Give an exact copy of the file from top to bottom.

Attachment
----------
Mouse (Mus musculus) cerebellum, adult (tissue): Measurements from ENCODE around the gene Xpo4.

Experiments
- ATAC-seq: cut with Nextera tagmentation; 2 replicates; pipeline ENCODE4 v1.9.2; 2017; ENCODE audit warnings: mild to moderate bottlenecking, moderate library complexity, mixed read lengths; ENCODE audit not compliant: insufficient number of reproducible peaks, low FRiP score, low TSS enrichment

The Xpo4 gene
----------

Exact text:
Mouse (Mus musculus) cerebellum, adult (tissue): Measurements from ENCODE around the gene Xpo4.

Experiments
- ATAC-seq: cut with Nextera tagmentation; 2 replicates; pipeline ENCODE4 v1.9.2; 2017; ENCODE audit warnings: mild to moderate bottlenecking, moderate library complexity, mixed read lengths; ENCODE audit not compliant: insufficient number of reproducible peaks, low FRiP score, low TSS enrichment

The Xpo4 gene